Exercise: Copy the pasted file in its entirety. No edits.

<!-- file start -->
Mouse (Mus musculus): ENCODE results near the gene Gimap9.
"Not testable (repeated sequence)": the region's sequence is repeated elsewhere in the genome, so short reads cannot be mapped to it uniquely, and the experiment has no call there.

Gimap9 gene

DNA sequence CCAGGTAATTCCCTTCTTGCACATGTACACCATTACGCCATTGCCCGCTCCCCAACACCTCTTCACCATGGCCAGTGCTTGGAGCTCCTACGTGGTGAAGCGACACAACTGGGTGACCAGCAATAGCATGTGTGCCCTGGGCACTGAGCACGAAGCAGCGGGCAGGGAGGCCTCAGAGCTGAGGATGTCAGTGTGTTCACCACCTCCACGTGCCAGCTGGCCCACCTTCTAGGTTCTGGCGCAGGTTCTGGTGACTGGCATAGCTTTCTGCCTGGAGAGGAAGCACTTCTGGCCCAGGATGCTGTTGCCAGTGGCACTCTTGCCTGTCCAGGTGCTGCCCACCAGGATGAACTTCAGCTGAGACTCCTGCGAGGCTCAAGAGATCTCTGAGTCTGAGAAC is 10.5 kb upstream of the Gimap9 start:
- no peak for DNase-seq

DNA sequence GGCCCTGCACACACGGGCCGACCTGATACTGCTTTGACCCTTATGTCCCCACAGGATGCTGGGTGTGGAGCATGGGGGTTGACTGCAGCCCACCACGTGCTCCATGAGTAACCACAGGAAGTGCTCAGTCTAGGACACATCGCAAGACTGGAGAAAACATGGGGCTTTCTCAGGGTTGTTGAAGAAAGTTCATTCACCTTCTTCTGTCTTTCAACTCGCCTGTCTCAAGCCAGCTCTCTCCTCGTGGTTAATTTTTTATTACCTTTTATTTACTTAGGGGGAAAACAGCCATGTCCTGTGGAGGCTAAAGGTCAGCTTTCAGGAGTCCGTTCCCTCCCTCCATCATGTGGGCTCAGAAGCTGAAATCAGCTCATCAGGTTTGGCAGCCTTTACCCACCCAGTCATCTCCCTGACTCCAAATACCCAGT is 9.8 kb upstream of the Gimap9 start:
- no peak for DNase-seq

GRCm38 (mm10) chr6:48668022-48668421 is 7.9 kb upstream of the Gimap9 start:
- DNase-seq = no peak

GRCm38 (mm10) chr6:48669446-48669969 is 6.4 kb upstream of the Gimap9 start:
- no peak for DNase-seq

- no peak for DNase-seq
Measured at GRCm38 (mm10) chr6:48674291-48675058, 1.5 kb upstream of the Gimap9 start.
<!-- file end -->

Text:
Mouse (Mus musculus): ENCODE results near the gene Gimap9.
"Not testable (repeated sequence)": the region's sequence is repeated elsewhere in the genome, so short reads cannot be mapped to it uniquely, and the experiment has no call there.

Gimap9 gene

DNA sequence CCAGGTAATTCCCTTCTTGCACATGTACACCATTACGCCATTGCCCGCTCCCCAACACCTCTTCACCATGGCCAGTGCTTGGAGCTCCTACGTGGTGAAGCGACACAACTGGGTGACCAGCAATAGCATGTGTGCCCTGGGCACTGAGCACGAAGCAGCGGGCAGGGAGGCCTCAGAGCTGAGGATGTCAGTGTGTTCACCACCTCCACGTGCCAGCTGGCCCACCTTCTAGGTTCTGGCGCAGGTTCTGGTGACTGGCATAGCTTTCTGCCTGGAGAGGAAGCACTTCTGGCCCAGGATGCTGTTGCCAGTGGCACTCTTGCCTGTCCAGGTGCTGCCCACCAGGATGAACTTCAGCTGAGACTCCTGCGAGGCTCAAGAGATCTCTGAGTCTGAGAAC is 10.5 kb upstream of the Gimap9 start:
- no peak for DNase-seq

DNA sequence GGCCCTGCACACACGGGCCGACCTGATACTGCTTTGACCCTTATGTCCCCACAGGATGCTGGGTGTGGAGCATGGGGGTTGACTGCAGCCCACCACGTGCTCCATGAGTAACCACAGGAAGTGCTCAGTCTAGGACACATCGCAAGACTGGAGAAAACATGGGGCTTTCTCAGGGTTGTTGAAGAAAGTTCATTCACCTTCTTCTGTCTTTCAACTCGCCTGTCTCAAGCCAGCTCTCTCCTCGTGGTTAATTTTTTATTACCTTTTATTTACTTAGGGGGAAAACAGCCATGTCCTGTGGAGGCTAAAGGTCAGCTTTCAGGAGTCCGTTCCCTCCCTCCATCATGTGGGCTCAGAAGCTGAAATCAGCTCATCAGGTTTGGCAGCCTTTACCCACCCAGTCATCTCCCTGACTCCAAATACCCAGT is 9.8 kb upstream of the Gimap9 start:
- no peak for DNase-seq

GRCm38 (mm10) chr6:48668022-48668421 is 7.9 kb upstream of the Gimap9 start:
- DNase-seq = no peak

GRCm38 (mm10) chr6:48669446-48669969 is 6.4 kb upstream of the Gimap9 start:
- no peak for DNase-seq

- no peak for DNase-seq
Measured at GRCm38 (mm10) chr6:48674291-48675058, 1.5 kb upstream of the Gimap9 start.